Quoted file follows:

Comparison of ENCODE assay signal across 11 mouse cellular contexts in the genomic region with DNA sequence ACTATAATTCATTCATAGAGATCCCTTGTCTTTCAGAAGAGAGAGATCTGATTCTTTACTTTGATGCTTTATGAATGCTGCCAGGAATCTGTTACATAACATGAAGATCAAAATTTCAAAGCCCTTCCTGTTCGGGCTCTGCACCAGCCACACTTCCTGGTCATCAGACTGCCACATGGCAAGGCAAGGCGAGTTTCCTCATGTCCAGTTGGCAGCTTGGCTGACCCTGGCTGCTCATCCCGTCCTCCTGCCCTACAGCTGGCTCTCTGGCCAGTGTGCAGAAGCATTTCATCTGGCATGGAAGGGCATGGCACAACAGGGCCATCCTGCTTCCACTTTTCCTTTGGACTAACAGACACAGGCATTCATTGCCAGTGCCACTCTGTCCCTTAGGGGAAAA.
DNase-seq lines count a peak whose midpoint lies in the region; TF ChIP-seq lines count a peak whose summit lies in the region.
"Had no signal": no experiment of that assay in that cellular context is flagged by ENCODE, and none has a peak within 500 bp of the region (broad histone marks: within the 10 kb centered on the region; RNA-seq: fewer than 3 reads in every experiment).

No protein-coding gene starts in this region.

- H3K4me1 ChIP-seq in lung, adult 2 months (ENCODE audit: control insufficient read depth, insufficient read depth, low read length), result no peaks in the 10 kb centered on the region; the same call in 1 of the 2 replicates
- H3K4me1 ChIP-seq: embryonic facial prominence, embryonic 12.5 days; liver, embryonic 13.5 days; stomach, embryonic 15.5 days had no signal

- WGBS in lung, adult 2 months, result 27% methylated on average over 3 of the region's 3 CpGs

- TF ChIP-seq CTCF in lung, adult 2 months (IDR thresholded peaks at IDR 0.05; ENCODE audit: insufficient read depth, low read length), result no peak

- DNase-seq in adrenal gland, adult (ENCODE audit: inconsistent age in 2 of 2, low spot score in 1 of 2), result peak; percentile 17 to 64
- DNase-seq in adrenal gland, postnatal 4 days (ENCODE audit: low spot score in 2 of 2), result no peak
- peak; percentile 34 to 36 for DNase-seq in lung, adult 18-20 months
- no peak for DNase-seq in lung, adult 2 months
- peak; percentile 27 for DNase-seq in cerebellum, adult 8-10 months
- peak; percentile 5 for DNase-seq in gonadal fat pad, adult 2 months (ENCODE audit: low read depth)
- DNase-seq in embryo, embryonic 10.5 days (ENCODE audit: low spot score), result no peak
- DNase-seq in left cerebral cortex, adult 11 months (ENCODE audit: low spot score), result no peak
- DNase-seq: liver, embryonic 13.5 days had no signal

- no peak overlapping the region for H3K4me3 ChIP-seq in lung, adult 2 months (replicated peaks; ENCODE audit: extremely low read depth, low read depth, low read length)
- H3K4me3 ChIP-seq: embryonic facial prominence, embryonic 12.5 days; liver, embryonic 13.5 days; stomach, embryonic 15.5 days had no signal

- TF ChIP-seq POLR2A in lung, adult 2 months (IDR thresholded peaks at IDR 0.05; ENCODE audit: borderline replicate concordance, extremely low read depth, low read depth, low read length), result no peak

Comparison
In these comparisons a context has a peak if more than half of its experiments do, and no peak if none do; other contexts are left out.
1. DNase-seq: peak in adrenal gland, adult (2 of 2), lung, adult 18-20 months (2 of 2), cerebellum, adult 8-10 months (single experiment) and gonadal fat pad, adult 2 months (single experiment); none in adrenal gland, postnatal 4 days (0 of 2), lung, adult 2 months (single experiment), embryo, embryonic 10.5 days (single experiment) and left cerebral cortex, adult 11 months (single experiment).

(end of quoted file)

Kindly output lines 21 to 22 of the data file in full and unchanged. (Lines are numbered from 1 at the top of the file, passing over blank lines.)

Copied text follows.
Comparison
In these comparisons a context has a peak if more than half of its experiments do, and no peak if none do; other contexts are left out.